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What is Poop?

If you're grossed out, resist the conditioning, strip away the stigma, and recognize poop for what it is: water, undigested food, and bacteria.

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What is Poop?
Contents
IntroductionHow is poop made?What is poop made of? Characteristics of poopCitations

Poop is a key biomarker of human health—a window into our inner world that can tell us a great deal about what’s happening inside our gastrointestinal tract. But, in our rush to get rid of this data dump, we don’t pay attention to the insights it could offer. Simple markers like Bristol stool type and regularity, if tracked, could inform our choices and help us better understand how they, in turn, impact our poop. In order to decode what our poop is telling us, we need to understand the poop basics: how it’s made, what it really is, and what characteristics to pay attention to.

Poop is one of the end results of the digestive process. After eating, food makes its way through your digestive system, and is broken down into accessible nutrients your body can absorb along the way. By the time food makes its way through your stomach and small intestine, the bulk of nutrients have been absorbed and any leftover material is shipped to the large intestine (or colon), where trillions of bacteria continue the process of breaking down what your body couldn’t. Any additional nutrients, including water, are absorbed in the large intestine and the remaining waste exits your body as waste. There are many key stakeholders involved in coordinating a bowel movement, including muscles, nerves, signaling molecules like neurotransmitters, and microbes. (Fun fact: resident gut microbes play a role in regulating intestinal motility and stimulating muscle contractions for evacuations. 🤓)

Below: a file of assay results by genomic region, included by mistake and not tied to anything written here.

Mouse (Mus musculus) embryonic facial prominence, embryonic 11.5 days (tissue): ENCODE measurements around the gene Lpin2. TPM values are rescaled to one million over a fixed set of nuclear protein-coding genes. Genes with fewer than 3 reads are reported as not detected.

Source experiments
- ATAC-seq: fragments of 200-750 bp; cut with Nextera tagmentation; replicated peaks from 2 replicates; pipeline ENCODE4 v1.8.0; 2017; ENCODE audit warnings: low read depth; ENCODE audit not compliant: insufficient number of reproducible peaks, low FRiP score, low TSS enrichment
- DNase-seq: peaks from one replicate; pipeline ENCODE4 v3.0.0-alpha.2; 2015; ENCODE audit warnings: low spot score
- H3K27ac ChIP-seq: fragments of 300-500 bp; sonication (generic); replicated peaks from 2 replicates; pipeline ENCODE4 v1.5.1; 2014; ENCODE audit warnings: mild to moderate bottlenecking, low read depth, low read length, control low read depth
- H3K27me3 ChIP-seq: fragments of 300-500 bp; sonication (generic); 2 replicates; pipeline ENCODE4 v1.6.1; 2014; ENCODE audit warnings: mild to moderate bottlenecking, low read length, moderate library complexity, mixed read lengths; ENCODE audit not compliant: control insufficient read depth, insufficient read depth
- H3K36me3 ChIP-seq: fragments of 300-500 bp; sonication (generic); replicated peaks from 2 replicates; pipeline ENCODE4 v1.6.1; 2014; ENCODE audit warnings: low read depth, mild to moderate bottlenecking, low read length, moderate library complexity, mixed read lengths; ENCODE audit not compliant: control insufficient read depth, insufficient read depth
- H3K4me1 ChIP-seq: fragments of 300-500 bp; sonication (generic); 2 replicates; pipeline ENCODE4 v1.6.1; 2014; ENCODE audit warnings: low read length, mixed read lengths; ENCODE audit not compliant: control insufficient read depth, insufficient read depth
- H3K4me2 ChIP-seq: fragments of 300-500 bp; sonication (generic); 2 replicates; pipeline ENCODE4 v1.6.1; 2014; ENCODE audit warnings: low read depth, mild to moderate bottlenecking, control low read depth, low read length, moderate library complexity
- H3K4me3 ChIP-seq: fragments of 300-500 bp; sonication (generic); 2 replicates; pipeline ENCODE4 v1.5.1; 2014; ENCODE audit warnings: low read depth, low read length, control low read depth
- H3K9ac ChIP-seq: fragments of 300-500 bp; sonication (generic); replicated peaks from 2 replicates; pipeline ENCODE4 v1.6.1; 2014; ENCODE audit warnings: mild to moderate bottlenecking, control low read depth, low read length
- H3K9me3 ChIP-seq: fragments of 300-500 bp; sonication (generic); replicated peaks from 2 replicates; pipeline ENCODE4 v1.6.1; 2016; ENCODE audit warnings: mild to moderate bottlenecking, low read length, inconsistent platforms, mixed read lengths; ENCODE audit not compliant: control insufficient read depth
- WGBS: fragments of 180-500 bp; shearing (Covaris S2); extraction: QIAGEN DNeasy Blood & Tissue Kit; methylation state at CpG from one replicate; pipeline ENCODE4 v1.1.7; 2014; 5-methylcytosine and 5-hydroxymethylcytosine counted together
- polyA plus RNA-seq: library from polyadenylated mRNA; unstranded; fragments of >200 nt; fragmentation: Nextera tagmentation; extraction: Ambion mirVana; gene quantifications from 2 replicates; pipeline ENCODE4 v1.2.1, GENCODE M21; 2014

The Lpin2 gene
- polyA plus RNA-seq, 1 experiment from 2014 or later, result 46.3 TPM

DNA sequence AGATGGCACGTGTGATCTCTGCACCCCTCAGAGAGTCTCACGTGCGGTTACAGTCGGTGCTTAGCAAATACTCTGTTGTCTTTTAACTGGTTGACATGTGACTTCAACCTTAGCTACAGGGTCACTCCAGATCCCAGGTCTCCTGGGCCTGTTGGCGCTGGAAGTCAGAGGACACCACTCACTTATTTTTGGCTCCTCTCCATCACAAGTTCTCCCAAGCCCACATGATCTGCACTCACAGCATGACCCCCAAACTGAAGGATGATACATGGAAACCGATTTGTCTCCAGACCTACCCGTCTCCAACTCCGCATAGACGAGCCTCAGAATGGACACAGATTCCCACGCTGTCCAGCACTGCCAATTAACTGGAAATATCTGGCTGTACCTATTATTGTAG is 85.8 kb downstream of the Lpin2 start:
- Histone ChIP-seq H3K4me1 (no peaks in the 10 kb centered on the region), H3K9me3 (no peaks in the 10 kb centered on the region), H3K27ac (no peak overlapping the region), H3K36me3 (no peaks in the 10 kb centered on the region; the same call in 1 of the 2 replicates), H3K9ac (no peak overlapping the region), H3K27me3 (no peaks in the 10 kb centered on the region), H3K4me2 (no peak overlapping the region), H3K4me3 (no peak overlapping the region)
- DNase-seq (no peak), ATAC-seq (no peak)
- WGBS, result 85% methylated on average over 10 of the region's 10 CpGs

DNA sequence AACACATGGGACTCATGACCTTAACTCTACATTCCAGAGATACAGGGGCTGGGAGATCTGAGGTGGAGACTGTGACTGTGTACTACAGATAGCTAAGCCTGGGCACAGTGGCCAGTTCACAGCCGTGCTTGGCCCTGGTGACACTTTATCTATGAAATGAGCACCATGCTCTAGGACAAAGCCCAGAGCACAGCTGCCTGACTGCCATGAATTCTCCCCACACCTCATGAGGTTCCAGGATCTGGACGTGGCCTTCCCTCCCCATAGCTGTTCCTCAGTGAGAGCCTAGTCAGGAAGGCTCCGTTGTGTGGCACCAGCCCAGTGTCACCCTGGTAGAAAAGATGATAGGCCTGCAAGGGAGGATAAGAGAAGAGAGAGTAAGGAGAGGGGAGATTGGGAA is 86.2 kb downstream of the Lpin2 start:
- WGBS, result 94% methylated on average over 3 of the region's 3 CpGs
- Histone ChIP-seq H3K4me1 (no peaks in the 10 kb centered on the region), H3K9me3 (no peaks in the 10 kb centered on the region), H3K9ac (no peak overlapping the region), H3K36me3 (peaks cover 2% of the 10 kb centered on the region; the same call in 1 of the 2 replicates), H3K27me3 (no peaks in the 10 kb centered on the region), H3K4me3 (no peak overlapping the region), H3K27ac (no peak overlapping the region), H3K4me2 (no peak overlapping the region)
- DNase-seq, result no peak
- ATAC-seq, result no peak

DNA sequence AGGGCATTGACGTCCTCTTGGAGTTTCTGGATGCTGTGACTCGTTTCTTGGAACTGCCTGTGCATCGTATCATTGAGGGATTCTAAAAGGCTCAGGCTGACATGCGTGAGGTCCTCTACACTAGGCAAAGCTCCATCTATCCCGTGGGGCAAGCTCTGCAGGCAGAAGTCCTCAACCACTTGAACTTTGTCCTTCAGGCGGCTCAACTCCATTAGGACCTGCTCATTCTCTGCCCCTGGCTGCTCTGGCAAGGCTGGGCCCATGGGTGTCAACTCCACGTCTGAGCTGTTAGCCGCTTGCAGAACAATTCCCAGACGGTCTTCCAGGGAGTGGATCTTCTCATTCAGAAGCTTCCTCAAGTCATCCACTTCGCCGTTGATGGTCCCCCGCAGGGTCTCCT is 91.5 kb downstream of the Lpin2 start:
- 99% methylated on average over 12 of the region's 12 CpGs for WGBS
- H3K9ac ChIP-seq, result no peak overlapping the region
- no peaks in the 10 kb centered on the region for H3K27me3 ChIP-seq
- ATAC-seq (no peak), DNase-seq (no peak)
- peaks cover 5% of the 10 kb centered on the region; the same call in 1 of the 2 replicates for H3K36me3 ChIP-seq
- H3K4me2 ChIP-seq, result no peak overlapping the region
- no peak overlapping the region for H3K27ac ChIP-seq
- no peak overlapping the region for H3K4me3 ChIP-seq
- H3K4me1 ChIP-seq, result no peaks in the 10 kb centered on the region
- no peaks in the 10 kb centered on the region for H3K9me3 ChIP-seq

Now, let’s break poop down by zooming in (6,000x).

The composition of human feces is roughly 75% water and 25% solid waste¹, including: cellular lining, plant fibers, fats, proteins, mucus, bile, and a collection of other substances your body couldn’t digest. This 25% also contains an invisible galaxy of microbes—bacteria, viruses, archaea—both living and dead. In fact, it’s estimated that within each gram of stool there are nearly 100 billion bacteria.² (To put that into perspective, the Milky Way galaxy has an estimated 100–400 billion stars within.)

You can’t see these microbes with the naked eye, of course, but you definitely can see one of their byproducts…

Ever wonder why your poop is brown? The answer is mostly bile (and bacteria). Your liver secretes something called bilirubin (found in bile), which makes its way to the large intestine. Certain bacteria work to change this bilirubin to urobilinogen, which is then converted by other bacteria into something called stercobilin. This stercobilin is ultimately excreted through your #2, and gives it its characteristic brown hue.⁠

What should you look out for when you take a #2?

  • Shape and texture. Get acquainted with the Bristol Stool Chart. Developed by Dr. Stephen Lewis and Dr. Ken Heaton at the University of Bristol in 1997, it’s a universal classification tool for human feces. You can think of it as a decoder for your toilet bowl—and for your digestive health.
  • Frequency. Anywhere from three times per day to three times per week can be considered healthy defecation.3 Temporary changes are also normal and can be a result of diet, physical activity, even stress.
  • Color. Yes, it’s usually brown, but color variations are also possible (green, clay-colored, yellow, black, and red) are possible. Variations in color can be a result of dietary inputs (food dyes, certain supplements or medications, vegetables with deep colors) or a variety of medical issues (hemorrhoids, for example).

 

If you read to the end of this, we hope you find poop nerdy, not scary. If you’re still grossed out, resist the conditioning, strip away the stigma, and recognize poop for what it is—water, undigested food, bacteria, and one of the most visible biomarkers of your gastrointestinal and overall health.

  1. Stephen, A. M., & Cummings, J. H. (1980). The microbial contribution to human faecal mass. Journal of medical microbiology, 13(1), 45–56. https://doi.org/10.1099/00222615-13-1-45
  2. Sender, R., Fuchs, S., & Milo, R. (2016). Revised Estimates for the Number of Human and Bacteria Cells in the Body. PLoS biology, 14(8), e1002533. https://doi.org/10.1371/journal.pbio.1002533
  3. Mitsuhashi, S., Ballou, S., Jiang, Z. G., Hirsch, W., Nee, J., Iturrino, J., Cheng, V., & Lembo, A. (2018). Characterizing Normal Bowel Frequency and Consistency in a Representative Sample of Adults in the United States (NHANES). The American journal of gastroenterology, 113(1), 115–123. https://doi.org/10.1038/ajg.2017.213